Another key motor in the expansion of the devices sector has been Germany’s healthcare reimbursement program, which allots the same fixed repayment for a given intervention to any hospital carrying it out. An additional draw, especially for internationally expanding businesses, is the flexibility of Europe’s regulatory system. As is the case with Kardium, this has led companies to use the data they collected during the certification process in Europe as a stepping stone to acquire certification in the United States as well.
The Bottom Line
Germany has traditionally been a global frontrunner in minimally invasive surgery, but the market is becoming more accessible. International businesses can benefit from a new investment program for hospitals and a trend toward open platforms.
Physicians and business intersect
Professor Tobias Keck of the University Medical Center Schleswig-Holstein (UKSH), one of Germany’s three excellence centers for minimally invasive surgery, says that clinical implementation of minimally invasive surgery systems requires constant close contact between manufacturers and the doctors using their equipment.
Visceral surgery systems, he predicts, will enjoy robust market growth, with thousands of systems in the pipeline and expected to enter the German market by 2027. While the device sector has traditionally been dominated by industry giants like Johnson & Johnson, the trend toward open platforms is now creating opportunities for smaller suppliers, including those from outside the medical realm.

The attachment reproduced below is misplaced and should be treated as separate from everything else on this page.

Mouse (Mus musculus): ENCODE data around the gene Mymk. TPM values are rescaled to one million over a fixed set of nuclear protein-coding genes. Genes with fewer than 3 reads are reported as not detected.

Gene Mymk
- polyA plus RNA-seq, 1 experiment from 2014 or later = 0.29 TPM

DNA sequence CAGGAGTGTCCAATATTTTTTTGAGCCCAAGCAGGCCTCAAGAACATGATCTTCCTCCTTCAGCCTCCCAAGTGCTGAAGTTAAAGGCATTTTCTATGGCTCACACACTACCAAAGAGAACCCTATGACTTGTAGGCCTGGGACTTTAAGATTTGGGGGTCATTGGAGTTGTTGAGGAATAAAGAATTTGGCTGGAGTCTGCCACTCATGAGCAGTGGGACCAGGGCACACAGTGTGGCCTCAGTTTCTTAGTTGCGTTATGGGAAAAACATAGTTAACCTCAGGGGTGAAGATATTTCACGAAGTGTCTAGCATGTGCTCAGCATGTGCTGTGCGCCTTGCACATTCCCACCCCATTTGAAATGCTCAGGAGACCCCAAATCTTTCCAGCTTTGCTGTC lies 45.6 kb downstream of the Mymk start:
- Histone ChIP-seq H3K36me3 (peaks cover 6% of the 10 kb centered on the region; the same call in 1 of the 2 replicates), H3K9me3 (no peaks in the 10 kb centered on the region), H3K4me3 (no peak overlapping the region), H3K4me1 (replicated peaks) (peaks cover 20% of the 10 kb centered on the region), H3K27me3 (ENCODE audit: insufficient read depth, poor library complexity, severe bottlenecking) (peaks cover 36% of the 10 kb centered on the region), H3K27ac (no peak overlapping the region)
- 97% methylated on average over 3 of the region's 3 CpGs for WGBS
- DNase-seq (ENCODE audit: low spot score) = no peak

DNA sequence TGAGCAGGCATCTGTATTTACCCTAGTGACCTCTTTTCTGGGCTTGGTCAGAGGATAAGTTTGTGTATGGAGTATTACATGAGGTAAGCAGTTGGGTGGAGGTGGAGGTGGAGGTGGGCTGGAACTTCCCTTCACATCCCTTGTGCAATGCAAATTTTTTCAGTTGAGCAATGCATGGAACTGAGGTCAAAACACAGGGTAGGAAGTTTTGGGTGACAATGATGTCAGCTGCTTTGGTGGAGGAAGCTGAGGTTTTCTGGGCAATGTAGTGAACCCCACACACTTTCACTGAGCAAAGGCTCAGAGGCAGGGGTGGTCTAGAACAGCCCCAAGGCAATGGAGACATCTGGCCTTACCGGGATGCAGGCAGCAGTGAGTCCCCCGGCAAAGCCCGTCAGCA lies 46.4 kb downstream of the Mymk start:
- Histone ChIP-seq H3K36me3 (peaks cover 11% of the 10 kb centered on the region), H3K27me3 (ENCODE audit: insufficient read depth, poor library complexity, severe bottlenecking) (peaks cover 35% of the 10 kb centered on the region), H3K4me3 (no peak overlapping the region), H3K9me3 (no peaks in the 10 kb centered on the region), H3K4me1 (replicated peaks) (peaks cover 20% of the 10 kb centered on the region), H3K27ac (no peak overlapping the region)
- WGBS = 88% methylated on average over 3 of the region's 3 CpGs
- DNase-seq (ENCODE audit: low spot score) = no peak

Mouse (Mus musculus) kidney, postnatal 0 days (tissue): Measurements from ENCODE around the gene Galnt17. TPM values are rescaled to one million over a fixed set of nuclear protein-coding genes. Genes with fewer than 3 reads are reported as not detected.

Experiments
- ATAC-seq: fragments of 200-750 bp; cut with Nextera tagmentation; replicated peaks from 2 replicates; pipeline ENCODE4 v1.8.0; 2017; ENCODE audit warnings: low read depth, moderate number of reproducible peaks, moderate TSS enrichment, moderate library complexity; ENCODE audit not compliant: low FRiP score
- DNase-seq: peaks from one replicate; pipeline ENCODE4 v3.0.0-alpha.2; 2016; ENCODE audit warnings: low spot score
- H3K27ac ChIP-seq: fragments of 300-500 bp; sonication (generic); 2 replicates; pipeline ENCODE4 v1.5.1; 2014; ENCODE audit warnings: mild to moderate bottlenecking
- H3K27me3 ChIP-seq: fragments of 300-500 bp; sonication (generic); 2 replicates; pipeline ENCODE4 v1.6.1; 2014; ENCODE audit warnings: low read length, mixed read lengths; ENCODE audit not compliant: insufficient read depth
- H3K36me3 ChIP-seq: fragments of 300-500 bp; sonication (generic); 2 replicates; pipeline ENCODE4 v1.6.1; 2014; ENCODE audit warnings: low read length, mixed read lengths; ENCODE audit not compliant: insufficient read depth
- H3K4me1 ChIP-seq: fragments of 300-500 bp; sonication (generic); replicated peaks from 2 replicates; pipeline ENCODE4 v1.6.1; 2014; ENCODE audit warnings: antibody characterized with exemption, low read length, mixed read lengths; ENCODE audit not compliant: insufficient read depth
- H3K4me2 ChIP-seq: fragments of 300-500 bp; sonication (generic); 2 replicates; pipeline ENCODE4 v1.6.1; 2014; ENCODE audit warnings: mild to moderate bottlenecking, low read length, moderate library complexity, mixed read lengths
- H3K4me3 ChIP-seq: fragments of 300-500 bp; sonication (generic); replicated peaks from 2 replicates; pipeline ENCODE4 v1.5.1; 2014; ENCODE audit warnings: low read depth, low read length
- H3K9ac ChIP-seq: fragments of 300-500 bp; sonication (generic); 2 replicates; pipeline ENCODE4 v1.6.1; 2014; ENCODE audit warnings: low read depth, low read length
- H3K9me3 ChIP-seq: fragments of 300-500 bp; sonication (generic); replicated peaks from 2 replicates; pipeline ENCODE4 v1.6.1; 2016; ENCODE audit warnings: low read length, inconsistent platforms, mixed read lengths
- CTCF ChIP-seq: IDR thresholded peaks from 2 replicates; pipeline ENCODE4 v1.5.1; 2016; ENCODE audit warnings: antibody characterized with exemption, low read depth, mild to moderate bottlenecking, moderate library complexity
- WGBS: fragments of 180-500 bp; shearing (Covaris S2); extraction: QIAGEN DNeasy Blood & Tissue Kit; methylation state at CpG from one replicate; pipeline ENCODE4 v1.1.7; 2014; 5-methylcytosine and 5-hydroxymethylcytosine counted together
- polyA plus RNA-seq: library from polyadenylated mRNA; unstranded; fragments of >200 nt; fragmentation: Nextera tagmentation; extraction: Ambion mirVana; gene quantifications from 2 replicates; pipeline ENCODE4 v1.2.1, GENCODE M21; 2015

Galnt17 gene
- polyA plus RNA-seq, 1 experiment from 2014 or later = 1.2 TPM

“There are big new open platform projects being developed, which present ample opportunities for the broader robotics supply chain, such as optics, imaging and instrument control,” says Professor Keck. “Another factor opening up the market is that more German hospitals see minimally invasive surgery systems as an important competitive factor – not only university hospitals but hospitals of all sorts. A good example is prostate surgery, which today’s hospitals need to attract enough patients.”
Keck advises potential suppliers to identify solutions they could add to the open systems and to craft sophisticated training and implementation concepts. With the advent of powerful simulation software, the need to implement local training programs no longer necessarily translates into a competitive disadvantage for non-German companies, he explains.